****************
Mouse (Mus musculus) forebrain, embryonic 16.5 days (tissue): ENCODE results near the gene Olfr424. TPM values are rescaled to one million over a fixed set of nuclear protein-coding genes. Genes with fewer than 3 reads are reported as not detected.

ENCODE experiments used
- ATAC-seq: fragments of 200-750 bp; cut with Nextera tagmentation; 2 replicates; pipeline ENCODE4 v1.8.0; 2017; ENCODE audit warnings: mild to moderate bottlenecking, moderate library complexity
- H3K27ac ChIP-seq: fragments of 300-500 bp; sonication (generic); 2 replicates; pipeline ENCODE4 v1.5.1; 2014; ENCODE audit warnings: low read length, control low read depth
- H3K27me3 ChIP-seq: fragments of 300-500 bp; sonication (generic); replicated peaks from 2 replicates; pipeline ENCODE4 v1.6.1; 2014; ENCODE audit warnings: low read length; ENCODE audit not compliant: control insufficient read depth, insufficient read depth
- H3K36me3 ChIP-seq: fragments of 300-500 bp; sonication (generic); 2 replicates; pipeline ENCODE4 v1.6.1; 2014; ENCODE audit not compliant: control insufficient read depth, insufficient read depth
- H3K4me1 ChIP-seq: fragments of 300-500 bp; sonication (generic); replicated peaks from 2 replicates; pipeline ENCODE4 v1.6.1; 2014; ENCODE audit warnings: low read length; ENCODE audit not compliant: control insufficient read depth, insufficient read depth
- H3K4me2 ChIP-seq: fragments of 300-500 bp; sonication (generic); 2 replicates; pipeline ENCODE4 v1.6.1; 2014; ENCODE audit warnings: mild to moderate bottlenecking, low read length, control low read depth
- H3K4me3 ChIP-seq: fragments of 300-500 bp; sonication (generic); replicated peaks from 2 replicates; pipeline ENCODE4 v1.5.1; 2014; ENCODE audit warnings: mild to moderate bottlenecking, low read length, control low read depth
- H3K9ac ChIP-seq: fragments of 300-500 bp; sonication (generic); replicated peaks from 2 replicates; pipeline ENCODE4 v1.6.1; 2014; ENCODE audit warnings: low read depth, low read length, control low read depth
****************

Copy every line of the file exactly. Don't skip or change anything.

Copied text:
Mouse (Mus musculus) forebrain, embryonic 16.5 days (tissue): ENCODE results near the gene Olfr424. TPM values are rescaled to one million over a fixed set of nuclear protein-coding genes. Genes with fewer than 3 reads are reported as not detected.

ENCODE experiments used
- ATAC-seq: fragments of 200-750 bp; cut with Nextera tagmentation; 2 replicates; pipeline ENCODE4 v1.8.0; 2017; ENCODE audit warnings: mild to moderate bottlenecking, moderate library complexity
- H3K27ac ChIP-seq: fragments of 300-500 bp; sonication (generic); 2 replicates; pipeline ENCODE4 v1.5.1; 2014; ENCODE audit warnings: low read length, control low read depth
- H3K27me3 ChIP-seq: fragments of 300-500 bp; sonication (generic); replicated peaks from 2 replicates; pipeline ENCODE4 v1.6.1; 2014; ENCODE audit warnings: low read length; ENCODE audit not compliant: control insufficient read depth, insufficient read depth
- H3K36me3 ChIP-seq: fragments of 300-500 bp; sonication (generic); 2 replicates; pipeline ENCODE4 v1.6.1; 2014; ENCODE audit not compliant: control insufficient read depth, insufficient read depth
- H3K4me1 ChIP-seq: fragments of 300-500 bp; sonication (generic); replicated peaks from 2 replicates; pipeline ENCODE4 v1.6.1; 2014; ENCODE audit warnings: low read length; ENCODE audit not compliant: control insufficient read depth, insufficient read depth
- H3K4me2 ChIP-seq: fragments of 300-500 bp; sonication (generic); 2 replicates; pipeline ENCODE4 v1.6.1; 2014; ENCODE audit warnings: mild to moderate bottlenecking, low read length, control low read depth
- H3K4me3 ChIP-seq: fragments of 300-500 bp; sonication (generic); replicated peaks from 2 replicates; pipeline ENCODE4 v1.5.1; 2014; ENCODE audit warnings: mild to moderate bottlenecking, low read length, control low read depth
- H3K9ac ChIP-seq: fragments of 300-500 bp; sonication (generic); replicated peaks from 2 replicates; pipeline ENCODE4 v1.6.1; 2014; ENCODE audit warnings: low read depth, low read length, control low read depth